Note: All of the murals in this series were destroyed in the Christmas Day Bombing in Nashville. I will be doing a write up on the whole series and its loss soon. First, I want to complete the series. This is the final of eight.
Working left to right on what used to be the wall of window murals at the AT&T Central Office on 2nd Avenue (not to be confused with the more famous AT&T building in Nashville, the Batman Building on Commerce Street) the eighth work was by Elise R. Kendrick. This was the right-most window mural, right next to the entranceway.
It was part of series of murals on the building sponsored by AT&T, the Nashville Downtown Partnership, The DISTRICT, Nashville Metro Arts Commission, and The Studio 208. All were done by women, and the project was curated by Ashley Segroves of The Studio 208. They were are all on vinyl, and went up in the summer of 2018.
Kendrick is a graduate of Tennessee State University with a degree in Art (where I work as a History professor) and originally focused on jewelry and metals, before moving on to painting. Much of her work is portraiture, particularly of African-Americans. Abstract art is not a common theme, at least based on her Instagram page, and to my knowledge this was her first mural. She described the experience as “pushing me outside my comfort zone.” It’s a beautiful piece and a shame it’s been lost. She also made at least one studio version, but I do not know if it is available. Many of her recent works involve surrounding the portraits she does with a field of words and ideas.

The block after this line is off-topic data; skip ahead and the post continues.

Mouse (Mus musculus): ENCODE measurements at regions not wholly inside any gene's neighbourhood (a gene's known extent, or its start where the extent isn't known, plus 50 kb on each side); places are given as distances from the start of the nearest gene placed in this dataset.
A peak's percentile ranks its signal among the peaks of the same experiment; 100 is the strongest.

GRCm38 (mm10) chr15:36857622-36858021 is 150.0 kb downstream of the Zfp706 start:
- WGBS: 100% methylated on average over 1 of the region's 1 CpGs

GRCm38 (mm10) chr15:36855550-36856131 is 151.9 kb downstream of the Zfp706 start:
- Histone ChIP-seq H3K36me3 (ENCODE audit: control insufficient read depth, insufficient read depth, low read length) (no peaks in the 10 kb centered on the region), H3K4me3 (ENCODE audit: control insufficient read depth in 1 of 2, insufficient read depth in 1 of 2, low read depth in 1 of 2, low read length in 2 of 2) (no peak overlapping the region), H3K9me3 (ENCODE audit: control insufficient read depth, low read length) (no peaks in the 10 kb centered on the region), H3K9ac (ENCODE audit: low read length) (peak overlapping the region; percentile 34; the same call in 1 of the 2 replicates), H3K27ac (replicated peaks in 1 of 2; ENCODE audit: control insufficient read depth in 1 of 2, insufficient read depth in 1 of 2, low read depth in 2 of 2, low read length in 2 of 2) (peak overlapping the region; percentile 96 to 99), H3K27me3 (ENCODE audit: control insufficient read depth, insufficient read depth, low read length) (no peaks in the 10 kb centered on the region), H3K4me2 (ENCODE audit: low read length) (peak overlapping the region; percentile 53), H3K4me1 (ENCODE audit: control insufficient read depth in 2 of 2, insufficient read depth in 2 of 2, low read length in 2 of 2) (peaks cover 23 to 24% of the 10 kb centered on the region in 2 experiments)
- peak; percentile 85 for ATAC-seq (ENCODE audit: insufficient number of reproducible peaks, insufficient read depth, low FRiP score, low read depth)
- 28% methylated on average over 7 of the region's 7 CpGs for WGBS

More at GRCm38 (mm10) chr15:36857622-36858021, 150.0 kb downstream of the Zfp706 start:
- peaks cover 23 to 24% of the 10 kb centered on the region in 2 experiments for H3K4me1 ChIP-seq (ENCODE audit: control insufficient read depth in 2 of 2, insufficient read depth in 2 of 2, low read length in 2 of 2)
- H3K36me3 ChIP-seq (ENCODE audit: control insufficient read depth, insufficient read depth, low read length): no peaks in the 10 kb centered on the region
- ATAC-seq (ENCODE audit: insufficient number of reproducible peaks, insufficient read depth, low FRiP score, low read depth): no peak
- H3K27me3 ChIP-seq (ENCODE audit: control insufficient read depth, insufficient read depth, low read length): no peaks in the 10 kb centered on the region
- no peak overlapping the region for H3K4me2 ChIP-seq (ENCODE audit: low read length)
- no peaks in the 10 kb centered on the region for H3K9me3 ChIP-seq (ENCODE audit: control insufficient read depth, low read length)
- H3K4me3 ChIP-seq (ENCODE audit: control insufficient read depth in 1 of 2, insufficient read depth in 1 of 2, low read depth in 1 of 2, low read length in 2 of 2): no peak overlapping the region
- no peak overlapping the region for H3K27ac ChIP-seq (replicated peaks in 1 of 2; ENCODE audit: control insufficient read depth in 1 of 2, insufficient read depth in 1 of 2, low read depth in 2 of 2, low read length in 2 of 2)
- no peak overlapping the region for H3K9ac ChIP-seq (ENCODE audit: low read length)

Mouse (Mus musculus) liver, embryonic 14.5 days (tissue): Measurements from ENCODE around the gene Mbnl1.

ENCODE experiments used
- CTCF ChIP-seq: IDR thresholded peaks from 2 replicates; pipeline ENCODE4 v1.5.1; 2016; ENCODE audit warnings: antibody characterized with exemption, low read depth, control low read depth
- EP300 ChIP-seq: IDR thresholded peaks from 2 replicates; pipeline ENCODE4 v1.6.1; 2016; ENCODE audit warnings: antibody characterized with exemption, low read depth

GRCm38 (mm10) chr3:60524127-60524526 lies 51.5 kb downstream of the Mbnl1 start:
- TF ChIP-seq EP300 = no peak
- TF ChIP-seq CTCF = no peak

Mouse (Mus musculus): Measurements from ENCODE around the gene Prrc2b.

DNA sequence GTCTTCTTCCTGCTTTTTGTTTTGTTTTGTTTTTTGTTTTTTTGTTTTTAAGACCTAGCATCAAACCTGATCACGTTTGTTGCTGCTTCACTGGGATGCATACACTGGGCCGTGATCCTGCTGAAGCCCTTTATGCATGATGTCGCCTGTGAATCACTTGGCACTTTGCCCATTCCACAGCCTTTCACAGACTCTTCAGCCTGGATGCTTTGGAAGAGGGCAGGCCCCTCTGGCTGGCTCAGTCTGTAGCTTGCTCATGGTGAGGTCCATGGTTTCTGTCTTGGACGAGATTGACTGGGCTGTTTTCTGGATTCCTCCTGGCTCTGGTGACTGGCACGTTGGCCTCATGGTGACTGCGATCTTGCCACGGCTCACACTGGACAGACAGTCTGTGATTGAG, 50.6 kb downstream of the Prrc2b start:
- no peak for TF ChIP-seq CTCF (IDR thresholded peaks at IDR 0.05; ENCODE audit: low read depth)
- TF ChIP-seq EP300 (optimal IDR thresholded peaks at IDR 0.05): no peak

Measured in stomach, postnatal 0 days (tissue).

UPDATE: I failed to notice when I first posted that this was the 700th post on this blog.
You can see the other murals in this series using the links below. There’s a bit more information about the project in Part 1. Later this week I plan to write a retrospective of the project and its destruction.
This image gives you an idea of the setting, as it was seen with the other two murals at the right (north) end of the series.
Located (formerly) at 185 2nd Avenue North. It seems superfluous to talk about parking, but when this site can be visited again, remember that this is downtown – lots of parking, almost none of it free.